"i worship factories" -- 6/25/18
Today's selection -- from Behemoth by Joshua B. Freeman. The huge factories of the Ford Motor Company, and the widespread use of mass production and the assembly line, captured the imaginations of all of American society, including its artists:
"In a 1926 entry in the Encyclopedia Britannica, Henry Ford (or the publicist who ghostwrote the article) defined 'mass production' as 'the modern method by which great quantities of a single standardized commodity are manufactured.' If anyone knew about the manufacture of 'great quantities of a single standardized commodity,' it was Ford. His Model T, introduced in 1908, turned the automobile from a luxury plaything into a mass-consumer good. Prior to then, automobile companies typically manufactured at most a few thousand cars a year. By 1914, the Ford Motor Company was rolling out nearly a quarter of a million Model Ts annually. By the time the company stopped selling the iconic model in 1927, fifteen million had been produced.
|An assembly line of the Ford Motor Company|
"Henry Ford's worldwide fame stemmed as much from the methods his company used to make the Model T as from the car itself to manufacture it, the Ford Motor Company built some of the largest factories that ever had been seen and introduced countless technical and organizational innovations, including the assembly line, which enormously increased the speed and efficiency of production. To control the tens of thousands of workers who populated its plants, the company devised new methods of labor management that extended beyond the factory walls into workers' homes and minds. Ford pioneered what amounted to a new political economy of inexpensive consumer products that transformed people's lives, high-volume factories to produce them, and high wages and strict controls to discipline the workforce. Before Ford himself popularized the term 'mass production,' commentators often spoke of 'Fordism,' 'Ford methods,' or the 'Ford system,' appropriate terms for the new production, distribution, and consumption regime, for it was Henry Ford and the Ford Motor Company that ushered in a new phase of industrialization and a factory scale that would be unsurpassed for nearly a century.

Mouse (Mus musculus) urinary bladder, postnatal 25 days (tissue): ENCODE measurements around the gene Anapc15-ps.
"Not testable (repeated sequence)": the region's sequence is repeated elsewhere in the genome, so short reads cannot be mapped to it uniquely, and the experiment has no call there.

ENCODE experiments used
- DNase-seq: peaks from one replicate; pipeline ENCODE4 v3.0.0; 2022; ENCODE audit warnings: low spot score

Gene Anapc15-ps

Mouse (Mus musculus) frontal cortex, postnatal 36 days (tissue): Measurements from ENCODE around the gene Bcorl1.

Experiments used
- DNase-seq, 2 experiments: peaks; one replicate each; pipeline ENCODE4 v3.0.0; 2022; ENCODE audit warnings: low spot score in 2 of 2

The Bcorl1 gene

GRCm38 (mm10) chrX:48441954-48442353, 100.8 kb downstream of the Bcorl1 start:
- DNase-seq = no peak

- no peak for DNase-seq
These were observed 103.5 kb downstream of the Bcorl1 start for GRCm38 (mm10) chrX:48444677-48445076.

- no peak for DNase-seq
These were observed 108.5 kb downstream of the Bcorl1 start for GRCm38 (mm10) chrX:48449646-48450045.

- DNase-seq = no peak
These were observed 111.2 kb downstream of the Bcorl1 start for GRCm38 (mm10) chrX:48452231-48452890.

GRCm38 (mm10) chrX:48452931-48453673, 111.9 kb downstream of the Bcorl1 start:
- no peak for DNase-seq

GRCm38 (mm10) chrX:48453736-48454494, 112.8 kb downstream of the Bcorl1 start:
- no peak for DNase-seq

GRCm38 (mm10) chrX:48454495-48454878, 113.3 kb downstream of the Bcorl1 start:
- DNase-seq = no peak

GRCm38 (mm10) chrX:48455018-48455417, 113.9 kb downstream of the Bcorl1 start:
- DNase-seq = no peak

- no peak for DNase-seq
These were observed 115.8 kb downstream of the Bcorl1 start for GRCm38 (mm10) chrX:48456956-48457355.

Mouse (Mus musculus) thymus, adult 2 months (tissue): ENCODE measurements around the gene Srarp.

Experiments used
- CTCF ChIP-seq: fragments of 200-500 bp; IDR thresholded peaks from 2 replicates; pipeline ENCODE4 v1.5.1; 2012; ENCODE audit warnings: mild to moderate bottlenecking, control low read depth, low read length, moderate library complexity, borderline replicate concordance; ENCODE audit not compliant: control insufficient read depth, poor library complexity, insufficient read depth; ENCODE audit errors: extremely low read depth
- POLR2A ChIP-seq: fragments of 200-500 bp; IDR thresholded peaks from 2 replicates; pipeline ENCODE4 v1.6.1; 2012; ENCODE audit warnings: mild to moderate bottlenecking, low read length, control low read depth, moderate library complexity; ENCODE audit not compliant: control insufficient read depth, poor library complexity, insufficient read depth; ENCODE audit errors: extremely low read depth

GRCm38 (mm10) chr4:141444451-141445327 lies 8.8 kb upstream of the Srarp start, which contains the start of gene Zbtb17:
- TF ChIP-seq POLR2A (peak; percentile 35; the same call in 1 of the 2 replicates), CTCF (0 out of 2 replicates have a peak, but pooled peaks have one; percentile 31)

"Just as the 'factory system' of early nineteenth-century England captured the interest and imagination of journalists, political activists, writers, and artists, so, too, did the 'Ford system' of the twentieth century. Once again, it seemed like a new world was aborning. Part of what made Fordism so transfixing was the promise of a wholesale rise in the standard of living and amelioration of the class conflict that had been shaking the United States. In 1924 merchant and reformer Edward Filene wrote that in Fordism lay 'a finer and fairer future than most of us have even dared to dream.' Beyond the social implications of Fordism, many writers, painters, filmmakers, and photographers were entranced by the physical structures in which it unfolded. More than with earlier industrial production, artists and intellectuals explicitly linked Fordism to modernist trends in art and society. The great photographer Margaret Bourke-White, who through her work in Fortune and Life magazines did more than any other individual to popularize industrial imagery, captured the age when she bluntly declared 'I worship factories.'